When photographer Camille Seaman was a little girl, one of her favored moments was walking through the woods with her grandfather outside their family house in Long Island, N.Y.
“He would introduce me to the trees,” Seaman tells TIME. “He would say, ‘These trees are your relatives in the same way I am your relative, and you must respect them. You cannot think that you are separate and can abuse them.’”
That way of thinking and her Native American upbringing have followed Seaman, 45, on a decade-long project documenting the delicate polar environment. Her ability to relate to icebergs and glaciers as individuals with distinct personalities has helped her capture their breath-taking yet very intimate portraits. Some of them she knows as persistent, the never-say-never type that drifts in the sea for years until they are little pieces of ice; some are in low spirits, ready to give up, and they can be gone in a moment.
“I don’t see them as just chunks of ice or some frozen water,” she says. “When I see them, I really see all of the history and time that went into making them as exactly what they are.”
Seaman’s journey began with a “comic mishap” as she calls it. In 1999, Her flight was overbooked, and she volunteered to give up her seat in exchange of a round-trip ticket to go to Alaska. As she started walking on the squeaky, dry ice, Seaman had an awakening. “That’s the first time [that I understood] I was standing on my planet,” she says. “Not just a planet or earth, but my planet.”
In the following years, Seaman couldn’t resist revisiting the polar regions. She found a job working as an expedition photographer on ships carrying scientists and tourists to the Arctic and Antarctic. “What was really lovely about the job was I got to really photograph it the way I wanted to photograph it. I had access to a lot of time,” she says.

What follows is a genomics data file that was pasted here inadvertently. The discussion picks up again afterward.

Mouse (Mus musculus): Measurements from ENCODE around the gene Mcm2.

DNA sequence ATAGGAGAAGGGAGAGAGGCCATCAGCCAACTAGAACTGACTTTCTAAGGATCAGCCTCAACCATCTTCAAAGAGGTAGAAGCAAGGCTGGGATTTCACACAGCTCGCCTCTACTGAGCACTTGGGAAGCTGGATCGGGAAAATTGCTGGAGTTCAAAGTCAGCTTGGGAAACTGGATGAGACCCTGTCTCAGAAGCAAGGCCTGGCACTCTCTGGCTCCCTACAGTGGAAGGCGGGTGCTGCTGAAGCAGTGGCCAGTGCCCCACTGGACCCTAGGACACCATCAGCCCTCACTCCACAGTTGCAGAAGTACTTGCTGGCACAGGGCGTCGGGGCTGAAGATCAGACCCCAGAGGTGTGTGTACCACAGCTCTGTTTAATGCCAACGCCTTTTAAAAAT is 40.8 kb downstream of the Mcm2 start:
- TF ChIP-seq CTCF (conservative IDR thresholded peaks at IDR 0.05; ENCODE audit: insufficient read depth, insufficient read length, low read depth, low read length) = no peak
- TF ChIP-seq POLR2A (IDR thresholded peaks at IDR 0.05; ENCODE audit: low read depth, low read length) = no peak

But being two to three months away on the ship came at a great expense for her family, especially after her daughter was born.
“What kind of mother are you to leave your daughter for months at a time?” she remembers critics saying. “I have to tell them, truly: What kind of mother am I to tell my daughter to go out and live her dreams, be everything she wants to be, if I’m not doing that as an example.”
Seaman says she has instead bounded with her daughter in a deeper, more intense relationship, in which they bypass the mundane talk about homework and focus more on sharing their insights and values about the world.
Her daughter, now 14, has been to more than 100 countries. She saw her first polar bear at three and turned five in the Arctic. “It turned out that when I walked on the ice in Alaska I was actually pregnant with her, so she’s been with me on this entire journey in some form,” Seaman says. She has dedicated her new book, Melting Away, to her, who she says is a driving force for her to continue bringing images to people and raise awareness about preserving the polar icecaps for generations to come.
Unfortunately, this decade-long expedition came to its end in the summer of 2011, when she was photographing in the Arctic on Hurtigruten, an ultramodern Norwegian expedition cruise. The weather was warm, flowers blooming. With little sea ice, their ship was able to travel very far north. The trip, expected to be a comfortable and pleasant voyage, failed to enlighten Seaman and researchers but worried them.
The lack of ice also drove starved polar bears to land, which Seaman remembers as nerve-wrecking. She recently had heard news that a British teenager camper was mauled to death by a hungry bear in Norway. The bear was shot dead, and Seaman felt responsible.
“I never wanted to be the reason that a bear lost its life,” she says. “I just became acutely aware that I was part of the problem – Me, traveling thousands of miles in airplanes and fossil-burning ships. It became my own personal conflict of interest, like I care about the bears and the environment, but I’m a hypocrite if I keep coming.”
She was also frustrated, pondering whether her photographs made a difference. “I just felt a degree of despair. I thought maybe I’m just lacking the skill to communicate clearly in a way people will care. Maybe these photographs aren’t just enough.”
Seaman applied to become a Ted Fellow in the same year. The program helped mentor her in how to convey her ideas and garnered exposure for her venues. She has since been a prominent speaker discussing the polar regions and the danger of climate change.
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